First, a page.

We gave ourselves two weeks to build a feature-rich MVP for the VC community. Here’s how we did it.
My roommate and I are super passionate about startups and enjoy building software. We wanted a project to build together. This post chronicles our journey.
Why build an app within only two weeks? Simple, building software with external constraints, like time (or money), forces the maker to focus on which features are the most important. Without the luxury of time, we had to stay lean, determined, and focused on our only KPI: ship product.
Just like how a struggling grapevine produces better wine, so too does a project with some struggle.
With that said, Ryan Haase and I now understand what Reid Hoffman meant when he said you should be embarrassed by your minimal viable product (MVP). I even hesitate to write this post at the thought of such embarrassment. But none of that matters now, it’s time to put it in the wild.
Start with a Problem
Build for a pain point
Let’s back up for a bit. About 16 months ago I started my job as an Entrepreneur-in-Residence at Maven Ventures — a leading VC firm for consumer startups led by Jim Scheinman. While there, part of my role was to help manage our pipeline. We had to keep track of which startups we met with, who were the founders, how the meeting went, did we invest or pass. The list goes on.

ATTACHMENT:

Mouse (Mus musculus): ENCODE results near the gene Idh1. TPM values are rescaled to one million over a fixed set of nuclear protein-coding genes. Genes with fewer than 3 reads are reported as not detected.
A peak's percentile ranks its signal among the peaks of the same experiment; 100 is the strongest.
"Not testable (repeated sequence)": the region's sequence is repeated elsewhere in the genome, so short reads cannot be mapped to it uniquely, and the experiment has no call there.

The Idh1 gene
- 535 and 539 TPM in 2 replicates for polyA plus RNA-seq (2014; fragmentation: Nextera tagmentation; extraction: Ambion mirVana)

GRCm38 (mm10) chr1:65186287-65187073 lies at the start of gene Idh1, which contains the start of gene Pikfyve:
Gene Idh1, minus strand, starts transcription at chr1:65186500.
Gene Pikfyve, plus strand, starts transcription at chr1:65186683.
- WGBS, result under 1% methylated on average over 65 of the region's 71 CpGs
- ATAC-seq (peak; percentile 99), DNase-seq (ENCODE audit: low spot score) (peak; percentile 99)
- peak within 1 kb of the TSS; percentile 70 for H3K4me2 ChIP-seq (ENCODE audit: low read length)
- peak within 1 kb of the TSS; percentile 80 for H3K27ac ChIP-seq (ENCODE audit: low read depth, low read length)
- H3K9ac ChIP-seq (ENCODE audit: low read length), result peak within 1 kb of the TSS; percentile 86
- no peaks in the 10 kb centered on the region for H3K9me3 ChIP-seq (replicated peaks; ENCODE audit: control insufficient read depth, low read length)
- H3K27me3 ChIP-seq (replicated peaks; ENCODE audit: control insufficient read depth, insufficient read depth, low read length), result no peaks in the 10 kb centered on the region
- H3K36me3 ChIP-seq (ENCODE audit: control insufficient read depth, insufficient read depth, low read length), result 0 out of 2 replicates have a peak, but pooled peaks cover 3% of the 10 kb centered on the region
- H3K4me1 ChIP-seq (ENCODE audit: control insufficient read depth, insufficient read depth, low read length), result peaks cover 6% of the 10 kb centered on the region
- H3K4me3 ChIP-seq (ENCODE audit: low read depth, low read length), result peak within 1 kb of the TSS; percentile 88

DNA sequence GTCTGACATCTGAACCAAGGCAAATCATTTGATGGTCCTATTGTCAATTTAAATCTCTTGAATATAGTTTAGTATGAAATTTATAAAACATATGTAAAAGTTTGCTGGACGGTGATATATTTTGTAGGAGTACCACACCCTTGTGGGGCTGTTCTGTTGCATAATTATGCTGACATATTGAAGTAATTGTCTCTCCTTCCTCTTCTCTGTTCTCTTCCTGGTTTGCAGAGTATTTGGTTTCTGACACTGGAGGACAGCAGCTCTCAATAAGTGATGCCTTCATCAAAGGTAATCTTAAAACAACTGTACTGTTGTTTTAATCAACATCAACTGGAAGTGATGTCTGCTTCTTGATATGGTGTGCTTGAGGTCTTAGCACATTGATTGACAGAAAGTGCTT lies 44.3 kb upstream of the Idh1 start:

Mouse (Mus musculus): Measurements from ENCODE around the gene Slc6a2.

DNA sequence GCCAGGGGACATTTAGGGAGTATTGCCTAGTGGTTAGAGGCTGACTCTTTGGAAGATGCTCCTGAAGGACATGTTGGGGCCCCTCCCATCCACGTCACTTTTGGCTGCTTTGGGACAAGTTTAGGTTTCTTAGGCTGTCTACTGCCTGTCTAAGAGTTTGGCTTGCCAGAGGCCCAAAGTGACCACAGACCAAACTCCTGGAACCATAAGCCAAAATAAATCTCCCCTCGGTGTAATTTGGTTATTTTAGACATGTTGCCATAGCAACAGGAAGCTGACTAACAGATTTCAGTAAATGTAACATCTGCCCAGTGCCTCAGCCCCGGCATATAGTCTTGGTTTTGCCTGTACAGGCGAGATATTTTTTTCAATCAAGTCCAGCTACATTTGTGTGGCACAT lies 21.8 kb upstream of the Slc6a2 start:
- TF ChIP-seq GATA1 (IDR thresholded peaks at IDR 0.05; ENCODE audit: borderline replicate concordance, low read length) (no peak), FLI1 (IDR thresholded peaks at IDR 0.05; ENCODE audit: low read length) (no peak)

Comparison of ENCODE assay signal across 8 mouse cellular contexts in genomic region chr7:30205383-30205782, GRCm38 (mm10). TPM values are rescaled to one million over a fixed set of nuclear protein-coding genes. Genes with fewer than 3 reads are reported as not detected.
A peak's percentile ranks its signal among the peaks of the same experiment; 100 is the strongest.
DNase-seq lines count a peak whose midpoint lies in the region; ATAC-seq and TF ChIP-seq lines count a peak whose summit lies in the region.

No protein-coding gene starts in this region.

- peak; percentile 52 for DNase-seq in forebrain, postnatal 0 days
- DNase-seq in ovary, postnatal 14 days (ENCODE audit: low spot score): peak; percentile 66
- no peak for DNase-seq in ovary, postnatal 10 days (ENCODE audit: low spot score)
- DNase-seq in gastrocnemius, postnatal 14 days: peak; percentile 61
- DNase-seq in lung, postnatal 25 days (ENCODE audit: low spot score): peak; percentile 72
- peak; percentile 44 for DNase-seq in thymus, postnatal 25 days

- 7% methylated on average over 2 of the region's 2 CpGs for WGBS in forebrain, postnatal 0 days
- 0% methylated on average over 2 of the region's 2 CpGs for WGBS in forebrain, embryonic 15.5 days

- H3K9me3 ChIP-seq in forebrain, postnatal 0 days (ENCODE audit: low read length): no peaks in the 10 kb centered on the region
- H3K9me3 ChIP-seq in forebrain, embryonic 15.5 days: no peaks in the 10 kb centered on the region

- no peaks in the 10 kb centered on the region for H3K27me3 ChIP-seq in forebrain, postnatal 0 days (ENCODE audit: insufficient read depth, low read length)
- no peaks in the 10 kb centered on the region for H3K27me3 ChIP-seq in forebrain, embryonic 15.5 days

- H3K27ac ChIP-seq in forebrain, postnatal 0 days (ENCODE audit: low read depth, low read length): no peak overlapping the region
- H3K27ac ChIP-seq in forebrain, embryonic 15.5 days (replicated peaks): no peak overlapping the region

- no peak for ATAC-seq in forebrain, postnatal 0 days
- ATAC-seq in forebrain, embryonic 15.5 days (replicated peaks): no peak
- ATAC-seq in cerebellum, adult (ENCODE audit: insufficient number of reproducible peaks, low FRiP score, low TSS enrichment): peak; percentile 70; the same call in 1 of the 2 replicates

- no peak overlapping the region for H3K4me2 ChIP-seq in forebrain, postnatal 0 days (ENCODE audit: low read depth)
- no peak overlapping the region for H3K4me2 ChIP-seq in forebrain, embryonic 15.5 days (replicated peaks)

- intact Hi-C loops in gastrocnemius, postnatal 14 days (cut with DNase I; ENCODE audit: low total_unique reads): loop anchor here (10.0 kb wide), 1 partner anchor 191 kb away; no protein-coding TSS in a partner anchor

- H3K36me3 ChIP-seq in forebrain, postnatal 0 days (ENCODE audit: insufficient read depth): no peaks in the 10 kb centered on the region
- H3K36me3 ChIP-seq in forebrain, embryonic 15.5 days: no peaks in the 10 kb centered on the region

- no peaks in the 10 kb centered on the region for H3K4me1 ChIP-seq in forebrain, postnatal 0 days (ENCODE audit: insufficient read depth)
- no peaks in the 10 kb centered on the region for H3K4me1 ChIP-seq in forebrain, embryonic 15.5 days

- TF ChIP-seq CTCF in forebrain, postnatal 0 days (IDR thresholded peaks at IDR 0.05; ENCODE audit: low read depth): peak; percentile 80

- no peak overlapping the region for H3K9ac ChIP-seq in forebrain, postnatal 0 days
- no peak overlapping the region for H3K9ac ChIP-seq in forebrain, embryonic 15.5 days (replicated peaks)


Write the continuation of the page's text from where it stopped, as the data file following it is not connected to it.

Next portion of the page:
At first, I managed this process with a spreadsheet. This worked fine up to a point. After a while it became apparent that this solution couldn’t scale. Spreadsheets are static solutions — I quickly lost track of my notes and it was hard to connect founders to startups.
I tried to search for software to help manage our investment pipeline. Unfortunately, my search was fruitless. For example, it seemed that a16z uses Salesforce and Point Nine Capital proudly uses Zendesk. Many others use AngelList. Jason Calacanis recently blogged that he uses a spreadsheet to keep track of startup updates:
Sure these solutions work… but are they optimal? Do they scale? You know what this looks like?
This looks like a bunch of really smart investors who couldn’t find a solution that fit their needs so they cleverly hacked one together instead.
That brings us to today. Although I no longer work in venture, I figured building a project like this would be fun. I enlisted my roommate, Ryan Haase, to help architect and code this solution. We call it Venture Route and this is our story.
Iterate Our Way to a Solution
Mockups, Whiteboarding, and Roadmapping
For starters, both Ryan and I believe that a shipped product is better than a perfect product. Done is better than perfect, ruthless prioritization is how teams win.